Small Business Development minister Khumbudzo Ntshavheni says that she plans to table the Small Enterprise Ombudsman Services Bill shortly.
Presenting her budget vote speech in a virtual parliamentary meeting on Tuesday (28 July), Ntshavheni said that the aim of the bill is to provide a more affordable dispute resolution and arbitration mechanism
“South African small enterprises lose billions of rands annually due to late and non-payment by both government and the private sector.
“During the lockdown, if government and big business had just paid the amounts due to SMMEs on time, the bulk of the demands for support would have been delayed,” she said.
“The non-payment has resulted in some small enterprises closing down because they have no appropriate, effective and efficient mechanism to use to resolve disputes such as non-payment.”
Ntshavheni noted that going to court is still a prohibitive proposition for small enterprises, even where there are large amounts of money involved.
“The process is cumbersome, time-consuming and, of course, expensive. We firmly believe that the Small Enterprise Ombuds Service remains a necessity even in the new normal.”
Ntshavheni said that the Covid-19 pandemic also assisted her department in fast-tracking the implementation of the SMME Database – now known as SMME SA platform.
She said that the platform allows small businesses to apply for support online while also assisting ‘government traceability’ of support provided to SMMEs and co-operatives.
“SMMESA is an interactive tool that will also assist us in curbing double dipping whilst positioning us to introduce trade exchange for SMMEs in the e-commerce field to latch-on as part of deepening online trading.
“The same database has been linked with SARS, CIPC and we are in the process of linking it with other organisations which include UIF and Centralised Supplier Database.”
The database, once complete, will also serve as a one-stop platform, said Ntshavheni.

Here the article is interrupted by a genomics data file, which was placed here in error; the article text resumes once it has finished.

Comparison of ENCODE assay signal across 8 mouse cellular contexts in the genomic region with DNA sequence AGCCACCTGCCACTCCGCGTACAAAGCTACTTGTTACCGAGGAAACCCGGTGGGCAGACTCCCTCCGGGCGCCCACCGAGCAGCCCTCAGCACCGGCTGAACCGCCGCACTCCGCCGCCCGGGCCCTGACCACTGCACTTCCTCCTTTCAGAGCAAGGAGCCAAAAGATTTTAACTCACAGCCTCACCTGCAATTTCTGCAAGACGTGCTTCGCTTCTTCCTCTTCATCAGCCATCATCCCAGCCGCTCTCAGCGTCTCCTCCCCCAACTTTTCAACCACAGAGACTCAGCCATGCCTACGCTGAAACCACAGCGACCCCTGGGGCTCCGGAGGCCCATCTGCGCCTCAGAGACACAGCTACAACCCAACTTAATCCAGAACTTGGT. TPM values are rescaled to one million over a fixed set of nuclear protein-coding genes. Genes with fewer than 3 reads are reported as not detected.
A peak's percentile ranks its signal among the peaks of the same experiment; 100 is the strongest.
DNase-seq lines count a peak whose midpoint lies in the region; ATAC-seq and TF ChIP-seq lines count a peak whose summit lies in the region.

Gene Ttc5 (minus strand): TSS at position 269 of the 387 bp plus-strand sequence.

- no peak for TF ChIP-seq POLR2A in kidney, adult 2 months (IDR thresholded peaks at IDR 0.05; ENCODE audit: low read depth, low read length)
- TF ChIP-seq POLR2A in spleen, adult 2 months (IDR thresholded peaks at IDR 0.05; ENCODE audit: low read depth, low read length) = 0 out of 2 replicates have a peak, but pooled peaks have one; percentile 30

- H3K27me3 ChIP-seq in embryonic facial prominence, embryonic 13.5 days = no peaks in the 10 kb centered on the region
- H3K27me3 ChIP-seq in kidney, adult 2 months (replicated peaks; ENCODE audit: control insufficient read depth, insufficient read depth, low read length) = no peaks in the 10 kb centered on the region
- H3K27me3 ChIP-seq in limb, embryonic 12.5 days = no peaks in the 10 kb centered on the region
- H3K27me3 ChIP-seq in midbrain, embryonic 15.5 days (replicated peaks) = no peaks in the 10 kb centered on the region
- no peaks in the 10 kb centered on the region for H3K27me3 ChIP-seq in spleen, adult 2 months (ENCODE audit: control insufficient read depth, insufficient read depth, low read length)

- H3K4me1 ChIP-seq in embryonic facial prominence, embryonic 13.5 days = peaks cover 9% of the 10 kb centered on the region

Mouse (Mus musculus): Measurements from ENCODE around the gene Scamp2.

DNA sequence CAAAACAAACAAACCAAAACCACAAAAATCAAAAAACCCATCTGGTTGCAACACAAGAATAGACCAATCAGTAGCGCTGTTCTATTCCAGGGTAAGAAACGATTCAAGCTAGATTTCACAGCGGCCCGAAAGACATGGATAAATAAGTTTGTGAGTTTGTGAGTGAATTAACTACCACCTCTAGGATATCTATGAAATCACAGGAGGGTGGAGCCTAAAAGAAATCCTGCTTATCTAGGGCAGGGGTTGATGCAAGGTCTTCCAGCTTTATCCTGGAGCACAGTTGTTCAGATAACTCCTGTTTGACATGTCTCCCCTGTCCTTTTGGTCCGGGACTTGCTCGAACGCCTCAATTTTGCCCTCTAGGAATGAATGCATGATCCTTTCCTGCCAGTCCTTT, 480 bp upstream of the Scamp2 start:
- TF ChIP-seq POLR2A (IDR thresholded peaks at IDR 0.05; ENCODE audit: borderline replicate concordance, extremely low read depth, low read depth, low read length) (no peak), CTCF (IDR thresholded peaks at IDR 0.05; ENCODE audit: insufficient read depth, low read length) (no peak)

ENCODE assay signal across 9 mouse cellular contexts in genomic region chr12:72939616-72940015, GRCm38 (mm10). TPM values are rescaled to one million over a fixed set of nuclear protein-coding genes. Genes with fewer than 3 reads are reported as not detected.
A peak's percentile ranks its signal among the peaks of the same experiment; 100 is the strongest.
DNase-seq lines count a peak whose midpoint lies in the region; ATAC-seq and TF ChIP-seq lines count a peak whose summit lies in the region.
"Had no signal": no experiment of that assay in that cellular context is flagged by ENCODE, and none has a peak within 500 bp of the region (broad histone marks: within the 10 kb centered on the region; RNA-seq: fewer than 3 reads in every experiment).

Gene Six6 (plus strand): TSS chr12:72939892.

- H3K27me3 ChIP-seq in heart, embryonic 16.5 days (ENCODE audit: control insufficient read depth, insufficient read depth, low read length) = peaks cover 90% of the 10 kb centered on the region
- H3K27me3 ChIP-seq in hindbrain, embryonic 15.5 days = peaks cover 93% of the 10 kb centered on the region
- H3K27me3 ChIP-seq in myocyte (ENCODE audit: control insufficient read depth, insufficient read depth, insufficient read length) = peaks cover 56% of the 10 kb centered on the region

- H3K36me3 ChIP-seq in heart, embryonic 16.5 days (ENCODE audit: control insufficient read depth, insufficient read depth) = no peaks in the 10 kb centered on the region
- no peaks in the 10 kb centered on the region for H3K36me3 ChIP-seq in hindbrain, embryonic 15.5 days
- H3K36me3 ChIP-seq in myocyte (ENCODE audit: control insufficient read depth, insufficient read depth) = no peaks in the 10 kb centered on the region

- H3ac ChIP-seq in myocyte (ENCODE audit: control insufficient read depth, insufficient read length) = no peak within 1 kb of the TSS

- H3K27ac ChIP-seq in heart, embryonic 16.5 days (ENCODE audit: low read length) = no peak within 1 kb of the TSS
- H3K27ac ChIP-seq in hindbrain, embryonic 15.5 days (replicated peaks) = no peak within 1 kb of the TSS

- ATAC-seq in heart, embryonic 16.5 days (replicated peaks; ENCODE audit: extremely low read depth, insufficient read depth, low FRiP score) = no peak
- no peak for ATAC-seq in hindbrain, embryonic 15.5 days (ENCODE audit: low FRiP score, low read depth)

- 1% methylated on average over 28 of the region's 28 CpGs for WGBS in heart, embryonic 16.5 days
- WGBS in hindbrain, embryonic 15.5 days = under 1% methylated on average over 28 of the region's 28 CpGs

“To date over 200,000 SMMEs across all sectors of the economy have registered and use the platform.
The next phases of the platform include linking SMMESA to the global value chains through both the EU platform, the International Trade Centre and it should also be able to link to the Africa Medical Supplies platform.
Commenting on the coronavirus debt relief provided by her department, Ntshavheni said that the SMME Debt Relief Facility had mobilised R530 million to date.
Ntshavheni said that this was a ‘soft loan’ aimed at keeping existing businesses afloat during the Covid-19 pandemic whilst averting loss of jobs in the economy.
“This facility is assisting the majority of SMMEs and Cooperatives who were experiencing severe reduction in demand and subsequent reduction in revenues due to the pandemic.
“Due to budgetary constraints, the facility offers working capital only, strictly direct costs which should be auditable to a maximum of R350,000.”
“Those who applied were assisted with utilities bills, rental payments and some with salaries and this is just before we could finalise our agreement with the UIF to assist all those that needed payroll assistance.”
Ntshavheni said her department has committed to pay all claims that are with us by the end of July. She added that the fund was able to assist 1,497 small businesses, thereby preserving 21,421 jobs.